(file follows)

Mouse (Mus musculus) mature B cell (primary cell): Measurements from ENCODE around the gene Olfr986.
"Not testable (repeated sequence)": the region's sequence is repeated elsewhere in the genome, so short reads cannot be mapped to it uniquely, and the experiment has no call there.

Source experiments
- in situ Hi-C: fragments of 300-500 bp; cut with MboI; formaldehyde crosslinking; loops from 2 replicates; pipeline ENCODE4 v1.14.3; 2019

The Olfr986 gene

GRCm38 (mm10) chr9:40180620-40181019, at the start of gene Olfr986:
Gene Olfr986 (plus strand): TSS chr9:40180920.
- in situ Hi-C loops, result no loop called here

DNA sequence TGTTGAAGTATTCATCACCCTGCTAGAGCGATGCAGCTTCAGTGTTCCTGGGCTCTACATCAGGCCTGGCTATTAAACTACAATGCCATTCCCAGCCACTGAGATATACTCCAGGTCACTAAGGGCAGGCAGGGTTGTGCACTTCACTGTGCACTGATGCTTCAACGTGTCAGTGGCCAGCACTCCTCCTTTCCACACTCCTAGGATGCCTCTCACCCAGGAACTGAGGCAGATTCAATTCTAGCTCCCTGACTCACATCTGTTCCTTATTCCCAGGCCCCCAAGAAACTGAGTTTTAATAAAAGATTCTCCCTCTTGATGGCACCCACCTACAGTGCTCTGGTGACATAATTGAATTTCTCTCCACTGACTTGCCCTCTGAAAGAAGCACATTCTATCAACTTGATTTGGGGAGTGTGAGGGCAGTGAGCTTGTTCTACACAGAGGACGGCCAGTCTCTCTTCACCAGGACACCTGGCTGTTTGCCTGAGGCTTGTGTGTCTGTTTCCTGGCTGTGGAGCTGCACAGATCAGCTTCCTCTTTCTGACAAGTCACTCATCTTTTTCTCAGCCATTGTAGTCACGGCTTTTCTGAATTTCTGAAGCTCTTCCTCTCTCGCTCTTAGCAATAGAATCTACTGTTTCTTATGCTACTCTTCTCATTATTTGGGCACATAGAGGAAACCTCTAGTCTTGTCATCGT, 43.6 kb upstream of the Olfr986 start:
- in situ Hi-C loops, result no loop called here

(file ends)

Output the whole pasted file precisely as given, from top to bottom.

Mouse (Mus musculus) mature B cell (primary cell): Measurements from ENCODE around the gene Olfr986.
"Not testable (repeated sequence)": the region's sequence is repeated elsewhere in the genome, so short reads cannot be mapped to it uniquely, and the experiment has no call there.

Source experiments
- in situ Hi-C: fragments of 300-500 bp; cut with MboI; formaldehyde crosslinking; loops from 2 replicates; pipeline ENCODE4 v1.14.3; 2019

The Olfr986 gene

GRCm38 (mm10) chr9:40180620-40181019, at the start of gene Olfr986:
Gene Olfr986 (plus strand): TSS chr9:40180920.
- in situ Hi-C loops, result no loop called here

DNA sequence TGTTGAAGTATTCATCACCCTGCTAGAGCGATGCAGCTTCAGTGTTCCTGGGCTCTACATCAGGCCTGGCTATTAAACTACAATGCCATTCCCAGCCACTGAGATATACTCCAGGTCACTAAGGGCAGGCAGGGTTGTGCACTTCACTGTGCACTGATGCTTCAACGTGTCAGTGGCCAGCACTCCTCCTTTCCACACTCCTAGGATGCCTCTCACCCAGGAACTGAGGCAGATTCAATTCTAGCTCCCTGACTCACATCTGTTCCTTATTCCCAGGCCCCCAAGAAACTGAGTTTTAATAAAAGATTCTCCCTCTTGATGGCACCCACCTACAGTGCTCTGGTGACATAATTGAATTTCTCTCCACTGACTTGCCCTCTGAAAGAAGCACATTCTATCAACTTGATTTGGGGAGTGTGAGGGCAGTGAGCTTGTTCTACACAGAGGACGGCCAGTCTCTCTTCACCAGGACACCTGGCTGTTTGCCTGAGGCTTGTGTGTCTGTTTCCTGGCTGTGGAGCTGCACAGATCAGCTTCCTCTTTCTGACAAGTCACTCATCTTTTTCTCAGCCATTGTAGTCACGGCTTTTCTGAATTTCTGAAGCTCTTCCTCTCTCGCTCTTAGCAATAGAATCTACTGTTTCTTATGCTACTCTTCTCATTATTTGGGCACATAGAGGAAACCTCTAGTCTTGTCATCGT, 43.6 kb upstream of the Olfr986 start:
- in situ Hi-C loops, result no loop called here